Researchers from Germany report a possible association between patients with hip pain and their tendency to be older, obese, and depressed, compared to people with no hip pain.

Gender and social status were not associated with this pain, they add.

The study, conducted by Martin Schwarze, DrMed, of Heidelberg University Hospital, and colleagues, and published in Musculoskeletal Care, included 2,515 German adults 14 years old and above, 4.9% of whom reported chronic hip pain and an additional 1.5% who reported chronic hip pain that was disabling. Hip pain affected 1-5 sites in 47%, and was widespread (6-19 sites) in 50% of the participants.

Obesity and increased values on a depression scale were associated with a 2.55-times and 8.53-times higher likelihood of chronic hip pain, respectively, compared with individuals without pain. Increased values on the depression scale also increased the likelihood of experiencing disabling chronic hip pain, according to a media release from Wiley.

“Our results support the recommendation of previous researchers, that additional diagnostic studies should be performed for patients who experience chronic hip pain, particularly when there is a discrepancy between subjective pain levels and objective functional limitations,” Schwarze and colleagues state, explaining that evaluating psychological health status in people with chronic pain can sometimes pinpoint comorbid mental factors, which can lead to a more effective treatment plan.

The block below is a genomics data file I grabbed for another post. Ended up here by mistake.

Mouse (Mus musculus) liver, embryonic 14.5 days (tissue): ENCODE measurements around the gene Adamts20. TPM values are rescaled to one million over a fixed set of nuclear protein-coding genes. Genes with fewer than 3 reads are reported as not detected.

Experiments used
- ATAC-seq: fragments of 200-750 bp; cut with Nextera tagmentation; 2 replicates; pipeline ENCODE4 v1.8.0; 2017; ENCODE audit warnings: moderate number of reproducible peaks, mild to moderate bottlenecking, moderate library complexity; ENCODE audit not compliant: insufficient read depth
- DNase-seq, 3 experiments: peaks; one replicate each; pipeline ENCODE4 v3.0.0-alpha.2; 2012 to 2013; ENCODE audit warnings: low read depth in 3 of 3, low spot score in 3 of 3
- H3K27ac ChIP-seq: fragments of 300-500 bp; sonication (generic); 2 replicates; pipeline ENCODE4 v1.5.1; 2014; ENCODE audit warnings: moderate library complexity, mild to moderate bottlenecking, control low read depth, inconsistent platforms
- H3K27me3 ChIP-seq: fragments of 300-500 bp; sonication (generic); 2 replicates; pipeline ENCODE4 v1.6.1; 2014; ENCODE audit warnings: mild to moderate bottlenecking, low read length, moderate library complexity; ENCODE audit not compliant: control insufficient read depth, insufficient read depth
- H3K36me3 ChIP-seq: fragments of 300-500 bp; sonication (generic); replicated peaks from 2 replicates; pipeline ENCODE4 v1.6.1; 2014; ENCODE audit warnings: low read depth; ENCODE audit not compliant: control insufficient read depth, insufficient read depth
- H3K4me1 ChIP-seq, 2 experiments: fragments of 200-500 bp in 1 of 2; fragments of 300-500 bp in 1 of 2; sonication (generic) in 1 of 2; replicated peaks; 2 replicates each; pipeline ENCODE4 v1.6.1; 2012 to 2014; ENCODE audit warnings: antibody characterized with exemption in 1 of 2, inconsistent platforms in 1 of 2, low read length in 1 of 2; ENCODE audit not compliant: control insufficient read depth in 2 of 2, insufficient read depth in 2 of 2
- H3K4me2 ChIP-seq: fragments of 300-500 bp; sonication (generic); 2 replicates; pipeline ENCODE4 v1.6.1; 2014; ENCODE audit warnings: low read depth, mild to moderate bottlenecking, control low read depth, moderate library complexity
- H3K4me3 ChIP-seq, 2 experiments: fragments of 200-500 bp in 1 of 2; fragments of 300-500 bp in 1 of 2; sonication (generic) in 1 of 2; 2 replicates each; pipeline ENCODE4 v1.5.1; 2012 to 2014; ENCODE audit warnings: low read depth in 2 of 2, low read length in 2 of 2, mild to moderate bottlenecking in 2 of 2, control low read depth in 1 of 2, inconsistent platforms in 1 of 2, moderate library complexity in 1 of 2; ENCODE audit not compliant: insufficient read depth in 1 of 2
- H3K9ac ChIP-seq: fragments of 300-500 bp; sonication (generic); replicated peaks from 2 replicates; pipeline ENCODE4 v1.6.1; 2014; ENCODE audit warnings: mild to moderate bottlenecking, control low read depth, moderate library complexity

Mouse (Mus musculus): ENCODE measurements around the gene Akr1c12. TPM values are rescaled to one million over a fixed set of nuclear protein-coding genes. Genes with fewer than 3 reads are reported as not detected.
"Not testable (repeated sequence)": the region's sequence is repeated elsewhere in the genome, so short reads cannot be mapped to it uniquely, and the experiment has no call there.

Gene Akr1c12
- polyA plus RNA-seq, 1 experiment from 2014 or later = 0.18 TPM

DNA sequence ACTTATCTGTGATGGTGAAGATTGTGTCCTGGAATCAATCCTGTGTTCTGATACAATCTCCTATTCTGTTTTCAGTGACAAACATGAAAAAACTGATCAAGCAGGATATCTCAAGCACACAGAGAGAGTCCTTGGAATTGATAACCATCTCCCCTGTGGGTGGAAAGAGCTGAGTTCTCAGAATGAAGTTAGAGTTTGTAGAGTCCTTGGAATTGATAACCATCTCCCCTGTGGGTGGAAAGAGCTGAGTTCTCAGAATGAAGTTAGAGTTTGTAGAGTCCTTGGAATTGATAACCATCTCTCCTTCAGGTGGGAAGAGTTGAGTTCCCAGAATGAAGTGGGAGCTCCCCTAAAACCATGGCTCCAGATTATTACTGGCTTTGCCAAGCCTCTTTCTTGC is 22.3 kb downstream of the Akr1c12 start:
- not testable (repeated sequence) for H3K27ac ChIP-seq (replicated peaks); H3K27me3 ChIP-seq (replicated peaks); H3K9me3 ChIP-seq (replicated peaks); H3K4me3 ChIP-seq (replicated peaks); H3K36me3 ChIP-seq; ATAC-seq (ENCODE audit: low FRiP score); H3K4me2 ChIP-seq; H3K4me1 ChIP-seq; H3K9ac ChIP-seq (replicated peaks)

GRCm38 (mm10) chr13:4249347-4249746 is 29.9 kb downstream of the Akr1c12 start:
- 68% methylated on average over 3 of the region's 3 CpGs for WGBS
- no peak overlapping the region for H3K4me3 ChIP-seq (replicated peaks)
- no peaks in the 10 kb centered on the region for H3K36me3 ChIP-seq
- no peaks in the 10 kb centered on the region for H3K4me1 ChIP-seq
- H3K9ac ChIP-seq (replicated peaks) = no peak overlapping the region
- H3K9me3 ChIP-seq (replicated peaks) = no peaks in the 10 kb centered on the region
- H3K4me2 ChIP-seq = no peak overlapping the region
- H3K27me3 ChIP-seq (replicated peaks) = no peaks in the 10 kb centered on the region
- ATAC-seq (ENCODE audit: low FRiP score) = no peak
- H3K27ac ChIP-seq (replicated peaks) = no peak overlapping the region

“The intensity of pain experienced from the hip joint, and particularly the functional limitations that ensue, are influenced not only by the pathological changes in the joint, but also by psychological cofactors such as fear, depression and catastrophizing,” they add, in a separate release from Medpage Today.

In the study, the participants were administered questionnaires regarding pain, with chronic hip pain defined as pain that occurred within the past 7 days and persisted over the previous 3 months. Disabling hip pain was defined according to a separate questionnaire that assessed five functionality areas, including physical, emotion, cognitive, social, and daily activity functioning. Depressive symptoms were assessed using the Beck Depression Inventory for Primary Care questionnaire.

In the cohort, nine reported acute hip pain, 124 chronic pain, and 39 disabling chronic pain, for a total of 172 (6.9%) participants who experienced some type and severity of hip pain, the authors note.

They reported a “satisfactory” response rate of 57% in the study, but pointed out that “we could not exclude a selection bias towards participants who experience pain being consequently more motivated to complete the questionnaire.” Also, the cross-sectional design could not show causality between the assessed risk factors and hip pain.

“Our results for depressive disorder showed a stronger association with hip pain than our results for obesity,” the authors continue, in Medpage Today. They suggested that future studies should specifically look at when, and to what extent, depressive symptomatology may influence the decision to undergo primary total hip arthroplasty in this population. Future research should also look at the clinical outcomes following psychological screening among patients with hip pain.

[Source(s): Wiley, Medpage Today]